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Win 7's XP Mode And VirtualBox: When You Need Windows XP

Windows Integration

The key selling point of XP Mode is its tight integration with Windows 7. At first blush, this may seem limiting. For example, on our Core i7-975 Extreme-based test system, which was equipped with 6GB of RAM and an AMD Radeon HD 4890 graphics card, we noticed that the best graphics settings we seemed to get with XP mode were 1440x900, and 16-bit color no less.

Windows XP Mode graphics settings.

This is actually a little deceptive, because you can run in other modes, depending on the app you're running in XP. For example, the clipboard is shared, and there’s no confusion about mouse or keyboard focus. You can navigate seamlessly, as well as cut and paste from documents in one OS to the other.

When integration mode is on (it’s enabled by default), it is very easy for users and system administrators to create encapsulated applications. When you install an application in XP mode, and copy the launch shortcut for the app to the XP Mode folder C:\Documents and Settings\All Users\Start Menu\Programs, that icon is now available in the Windows 7 Start menu.

Age of Wonders and IE6 will show up in the Windows 7 start menu.

You can then place it on your desktop if you like.

That IE icon under Windows XP Mode Applications is actually IE6.

For example, we had Internet Explorer 6 running in the virtual machine. Some older Web-based applications still work better with IE6 than more current browsers, so using IE6 in a virtual machine improves security. When you run the encapsulated IE6, it just looks like another window on your Windows 7 desktop.

IE6 is on the left, and running in XP mode on the Windows 7 desktop. IE8 is on the right.

Here we see Internet Explorer 6 running alongside IE8. IE6 is running as a Windows XP Mode encapsulated app, while IE8 is running natively under Windows 7.

If you want to install an app under XP mode, you do have to run the virtual XP system normally. Setup behaves as it always does. Once the app is set up, you then drag the launch icon to the C:\Documents and Settings\All Users\Start Menu\Programs folder to make it available as an encapsulated app in the host OS.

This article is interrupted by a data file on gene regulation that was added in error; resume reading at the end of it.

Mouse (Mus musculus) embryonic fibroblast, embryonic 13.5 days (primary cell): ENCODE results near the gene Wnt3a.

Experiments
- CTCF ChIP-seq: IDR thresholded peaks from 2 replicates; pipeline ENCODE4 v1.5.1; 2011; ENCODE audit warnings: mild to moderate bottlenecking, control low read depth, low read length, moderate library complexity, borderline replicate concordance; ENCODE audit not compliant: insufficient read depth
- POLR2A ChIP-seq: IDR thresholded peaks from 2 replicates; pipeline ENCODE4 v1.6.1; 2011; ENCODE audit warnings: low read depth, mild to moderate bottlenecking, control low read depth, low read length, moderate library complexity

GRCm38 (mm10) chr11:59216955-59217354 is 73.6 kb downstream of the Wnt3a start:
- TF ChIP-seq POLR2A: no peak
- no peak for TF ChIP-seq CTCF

Age of Wonders II, Encapsulated

What’s really cool is what happens when you save a file.

Saving the game.

The game's saved file actually saves in Windows 7, not in the virtual machine. The same is true for any encapsulated app that saves and loads files. The files are always accessible, even when the virtual machine isn’t running.

While virtualized access to graphics hardware isn’t supported, XP mode does support virtualized access to optical drives. Some types of copy protection even work.

CD copy protection check works as expected.
  • abhinav_mall
    Dont we need a licence for XP ?
    Reply
  • coonday
    It could just be me, but all this talk of Windows XP virtualization makes me feel old. My how time flies.
    Reply
  • apache_lives
    Hmmmmmmmmm dual boot or seperate machines will always be better then "virtual" anything - i buy new machines every 2 years and i still have the old ones - i keep the same OS on it and anything that doesnt work on my new one (usually with new os etc) i leave on the old machines, same deal with Windows 98, dos etc - SEPERATE MACHINES